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Touched by Mexico’s unrandom acts of kindness


The people of Mexico greatly respect a mother and child. I notice this again on a recent trip home in a bus from the Mexico City airport to Puebla, where I’ll be teaching at a university for three months. In Mexico the people of Puebla are recognized for being cold, detached and arrogant. On the bus, my 3-year-old son enjoys himself untying the shoelace of the young man sitting behind us. I know that back in the United States he would not get far in his endeavors. But this man courteously smiles and plays with Rico, my son, between cell phone calls.

Because I am a mother, I am important here. In this enormous city, I get seats on crowded buses. Young people watch over my fruit-loaded backpack, holding it for me a half-hour at a time or more. Random acts of kindness are not so random here, even in Puebla where people are supposed to be bourgeois and uppity.

Later in the state of Oaxaca, I tell a restaurant worker, busy closing up, that I am hungry and that there is nothing else open around our hotel. It’s the first day of the Candelaria, an important feast that lasts four days. He tells one of the women cooks, cleaning the kitchen, and without looking at their watches, they ask me what it is they can make for us. The clock doesn’t tick on their kindness. We eat quesadillas made with tortillas from a hot comal by the cook who will no doubt miss part of the celebration because of us.

They tell me we are lucky to be in Oaxaca on such a holiday when the Virgin of San Bartolo Coyotepec will surely bless us, even if we don’t make the sign of the cross 100 times on that day, as is the custom.

The kindnesses shown to me and my child remind me how welcome children feel in this country. I think of my recently acquired girlfriend Maribel, a single mom who utilizes every guard or store attendant available, to help discipline and advise her son. She does not feel she needs a father for him after her husband abandoned her. After all, she has a whole country willing to help her.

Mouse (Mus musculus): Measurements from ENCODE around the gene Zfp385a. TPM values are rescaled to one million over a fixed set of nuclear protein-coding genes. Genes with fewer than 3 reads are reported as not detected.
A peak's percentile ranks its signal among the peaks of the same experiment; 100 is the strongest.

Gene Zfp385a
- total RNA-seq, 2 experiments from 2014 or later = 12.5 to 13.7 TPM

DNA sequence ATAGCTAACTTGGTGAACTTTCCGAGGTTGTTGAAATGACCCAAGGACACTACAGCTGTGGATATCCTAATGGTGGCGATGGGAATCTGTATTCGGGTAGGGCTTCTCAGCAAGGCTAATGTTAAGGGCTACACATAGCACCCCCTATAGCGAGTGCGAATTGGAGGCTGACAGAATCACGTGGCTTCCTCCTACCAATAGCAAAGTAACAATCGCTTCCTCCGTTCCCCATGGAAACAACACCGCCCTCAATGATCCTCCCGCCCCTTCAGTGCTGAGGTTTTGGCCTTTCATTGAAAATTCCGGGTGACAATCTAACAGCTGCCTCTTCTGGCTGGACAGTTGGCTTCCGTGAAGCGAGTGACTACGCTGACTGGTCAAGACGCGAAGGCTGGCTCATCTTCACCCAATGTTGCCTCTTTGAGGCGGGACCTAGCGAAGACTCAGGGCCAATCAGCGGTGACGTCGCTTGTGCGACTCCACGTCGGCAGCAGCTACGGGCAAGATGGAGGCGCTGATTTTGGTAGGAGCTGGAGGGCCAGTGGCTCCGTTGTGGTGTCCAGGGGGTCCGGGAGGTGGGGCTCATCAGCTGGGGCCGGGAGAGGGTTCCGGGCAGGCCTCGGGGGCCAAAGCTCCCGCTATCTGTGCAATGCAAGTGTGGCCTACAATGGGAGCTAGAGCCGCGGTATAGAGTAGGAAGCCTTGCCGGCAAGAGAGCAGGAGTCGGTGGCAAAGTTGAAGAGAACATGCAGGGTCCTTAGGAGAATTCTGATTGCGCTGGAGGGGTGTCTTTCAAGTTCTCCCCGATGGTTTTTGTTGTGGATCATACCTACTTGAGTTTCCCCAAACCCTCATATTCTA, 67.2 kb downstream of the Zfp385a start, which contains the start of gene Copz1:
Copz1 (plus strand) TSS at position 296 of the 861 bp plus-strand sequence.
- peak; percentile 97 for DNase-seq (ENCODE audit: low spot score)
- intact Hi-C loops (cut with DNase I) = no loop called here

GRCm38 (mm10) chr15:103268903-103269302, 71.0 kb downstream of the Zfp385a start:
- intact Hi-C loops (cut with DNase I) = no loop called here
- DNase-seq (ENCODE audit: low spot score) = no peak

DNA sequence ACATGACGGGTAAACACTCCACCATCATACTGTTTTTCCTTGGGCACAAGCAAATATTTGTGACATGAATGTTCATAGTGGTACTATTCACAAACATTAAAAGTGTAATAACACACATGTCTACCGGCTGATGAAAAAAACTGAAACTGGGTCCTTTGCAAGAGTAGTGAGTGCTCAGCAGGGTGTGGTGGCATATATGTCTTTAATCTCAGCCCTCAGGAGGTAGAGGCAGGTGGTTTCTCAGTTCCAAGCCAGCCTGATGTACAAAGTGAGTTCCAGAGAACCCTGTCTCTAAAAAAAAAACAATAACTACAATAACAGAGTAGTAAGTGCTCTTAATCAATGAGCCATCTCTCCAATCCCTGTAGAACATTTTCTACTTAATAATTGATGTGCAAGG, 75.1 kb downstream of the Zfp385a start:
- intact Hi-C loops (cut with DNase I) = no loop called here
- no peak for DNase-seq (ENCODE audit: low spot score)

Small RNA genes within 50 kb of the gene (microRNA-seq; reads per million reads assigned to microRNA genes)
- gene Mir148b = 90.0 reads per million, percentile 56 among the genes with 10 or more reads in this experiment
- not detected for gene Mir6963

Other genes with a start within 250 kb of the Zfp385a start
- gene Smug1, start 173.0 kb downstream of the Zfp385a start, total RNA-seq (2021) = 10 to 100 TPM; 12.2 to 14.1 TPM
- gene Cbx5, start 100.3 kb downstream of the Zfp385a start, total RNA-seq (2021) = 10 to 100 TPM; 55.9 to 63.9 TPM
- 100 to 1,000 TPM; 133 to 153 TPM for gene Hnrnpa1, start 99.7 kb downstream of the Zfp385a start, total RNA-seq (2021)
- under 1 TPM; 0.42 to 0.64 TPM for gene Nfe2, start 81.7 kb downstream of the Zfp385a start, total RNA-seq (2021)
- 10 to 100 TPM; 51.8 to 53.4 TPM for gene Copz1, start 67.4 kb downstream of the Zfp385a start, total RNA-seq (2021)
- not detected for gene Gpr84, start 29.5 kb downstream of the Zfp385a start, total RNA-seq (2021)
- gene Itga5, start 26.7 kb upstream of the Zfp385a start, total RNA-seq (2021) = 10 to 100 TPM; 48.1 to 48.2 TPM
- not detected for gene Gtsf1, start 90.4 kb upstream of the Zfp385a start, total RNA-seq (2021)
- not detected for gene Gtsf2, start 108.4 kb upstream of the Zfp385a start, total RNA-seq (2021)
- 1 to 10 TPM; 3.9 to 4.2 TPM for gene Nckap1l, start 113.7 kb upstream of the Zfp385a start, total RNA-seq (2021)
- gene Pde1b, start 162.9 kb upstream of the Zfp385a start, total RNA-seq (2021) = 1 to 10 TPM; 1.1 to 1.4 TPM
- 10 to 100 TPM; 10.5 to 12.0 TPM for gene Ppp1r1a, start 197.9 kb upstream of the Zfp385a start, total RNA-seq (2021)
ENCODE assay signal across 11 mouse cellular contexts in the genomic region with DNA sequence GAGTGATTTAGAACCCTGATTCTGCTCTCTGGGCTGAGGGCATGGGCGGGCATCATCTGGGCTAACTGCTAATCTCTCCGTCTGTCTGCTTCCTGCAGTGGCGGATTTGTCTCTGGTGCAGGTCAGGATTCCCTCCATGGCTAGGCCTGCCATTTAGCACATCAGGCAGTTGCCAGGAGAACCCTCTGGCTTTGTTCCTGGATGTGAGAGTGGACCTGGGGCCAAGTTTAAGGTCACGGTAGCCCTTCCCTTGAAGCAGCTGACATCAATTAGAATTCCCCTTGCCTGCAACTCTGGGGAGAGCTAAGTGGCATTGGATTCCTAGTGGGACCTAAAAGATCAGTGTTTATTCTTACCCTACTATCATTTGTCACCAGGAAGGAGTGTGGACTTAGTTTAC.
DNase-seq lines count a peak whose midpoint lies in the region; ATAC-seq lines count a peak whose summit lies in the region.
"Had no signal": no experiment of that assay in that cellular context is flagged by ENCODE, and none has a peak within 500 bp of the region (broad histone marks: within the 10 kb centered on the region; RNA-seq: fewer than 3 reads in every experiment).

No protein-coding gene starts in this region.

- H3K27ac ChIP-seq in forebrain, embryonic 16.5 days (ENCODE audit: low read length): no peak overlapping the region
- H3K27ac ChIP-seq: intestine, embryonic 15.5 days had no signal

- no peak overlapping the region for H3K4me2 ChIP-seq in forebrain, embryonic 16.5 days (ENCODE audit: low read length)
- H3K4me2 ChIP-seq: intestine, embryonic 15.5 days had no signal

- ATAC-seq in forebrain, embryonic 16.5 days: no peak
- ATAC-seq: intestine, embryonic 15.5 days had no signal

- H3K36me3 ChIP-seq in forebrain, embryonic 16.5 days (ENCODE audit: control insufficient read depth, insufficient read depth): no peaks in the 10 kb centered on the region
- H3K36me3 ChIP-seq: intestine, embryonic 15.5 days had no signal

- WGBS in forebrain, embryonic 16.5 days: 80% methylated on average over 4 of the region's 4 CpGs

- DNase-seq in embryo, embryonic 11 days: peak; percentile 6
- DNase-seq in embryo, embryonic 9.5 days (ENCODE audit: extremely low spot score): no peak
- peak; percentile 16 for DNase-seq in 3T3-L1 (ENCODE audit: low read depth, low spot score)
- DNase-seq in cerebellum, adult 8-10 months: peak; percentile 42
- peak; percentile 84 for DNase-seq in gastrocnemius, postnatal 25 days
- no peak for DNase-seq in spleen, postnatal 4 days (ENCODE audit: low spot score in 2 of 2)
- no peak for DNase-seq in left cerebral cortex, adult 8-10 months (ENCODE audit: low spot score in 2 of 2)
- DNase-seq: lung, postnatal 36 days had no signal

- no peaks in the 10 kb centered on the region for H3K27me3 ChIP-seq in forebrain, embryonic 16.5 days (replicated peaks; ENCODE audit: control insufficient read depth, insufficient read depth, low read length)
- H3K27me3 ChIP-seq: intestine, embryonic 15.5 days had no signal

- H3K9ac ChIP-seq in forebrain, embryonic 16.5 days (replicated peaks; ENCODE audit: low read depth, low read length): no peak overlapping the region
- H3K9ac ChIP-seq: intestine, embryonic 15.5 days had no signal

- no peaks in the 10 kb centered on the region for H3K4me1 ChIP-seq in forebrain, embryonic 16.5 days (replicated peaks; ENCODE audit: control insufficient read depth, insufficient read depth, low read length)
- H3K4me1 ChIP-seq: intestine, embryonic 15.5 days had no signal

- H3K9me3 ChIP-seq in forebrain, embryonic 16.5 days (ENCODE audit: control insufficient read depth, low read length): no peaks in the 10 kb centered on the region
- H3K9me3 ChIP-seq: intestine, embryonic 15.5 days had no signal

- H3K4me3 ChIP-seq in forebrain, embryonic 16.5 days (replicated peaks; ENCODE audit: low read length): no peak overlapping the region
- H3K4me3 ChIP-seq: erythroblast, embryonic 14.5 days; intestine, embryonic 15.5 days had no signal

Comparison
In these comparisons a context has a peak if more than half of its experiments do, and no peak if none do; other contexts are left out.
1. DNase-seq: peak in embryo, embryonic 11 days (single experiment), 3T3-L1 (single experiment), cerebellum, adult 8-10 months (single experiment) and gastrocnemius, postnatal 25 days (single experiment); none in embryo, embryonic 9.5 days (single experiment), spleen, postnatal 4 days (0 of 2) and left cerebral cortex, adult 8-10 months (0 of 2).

At the bus depot in Oaxaca I tell an indigenous woman selling blouses and other handiwork that what I was really looking for was a huipil, like hers, and ask her why she does not sell any like that. She responds, “Because they are too expensive. People don’t buy them.” She looks at me with empathy, almost sorrow, because I do not have a dress like hers. Finally she takes hers off after watching me observe her a couple of hours with longing, while I chase after my son. She tells me to take the colorful huipil she made with her own hands. She said she will never like it as much as I do, and that for that reason I deserve to have it. The money is not important. I give her all the money I have, putting it under her merchandise, because she would not take it. I take off my gold hoops and also give them to her, because they also mean so much to me.

She is not the only stranger in Mexico who has left me speechless because of this gift of generous “detachment.” The dictionary translates desprendimiento as detachment. It’s really a spiritual exercise, something a stranger can do with so much meaning, giving you something valuable to them because of the mere possibility that it would mean more to you than to them. Her last words: “You will love my dress forever, much more than I do.”

As I get on the bus, I remember the Oaxacan man who made alebrijes, wooden art pieces that represent souls. After selling me one, he followed me around for 45 minutes, leaving his street vendor space unattended, to tell me more about the spiritual uses of the little figure I had just bought from him.

On the pope’s recent visit to Mexico, I was overjoyed to see that he, too, had been touched by this generous spirit. One picture on the front page of a newspaper showed the pope being swept with orange leaves and blossoms by an indigenous woman. She was protecting him from evil.

Mexico, the country of my ancestors, and the Mexican people in the United States are a resource for my spirit, a fountain that prevents my love from running dry. Can we include in our lives those unrandom acts of kindness that other cultures have a way of teaching us? Can we bow our heads like the pope in humility and let the indigenous woman sweep all the unkind thoughts, rancor and apathy from our minds and bodies? Can we take off our physical and emotional huipil and give it to someone who will love it more than we do?

Gabriella Gutiérrez y Muhs, a Latina poet and academic, is assistant professor of foreign languages at Seattle University.

National Catholic Reporter, September 27, 2002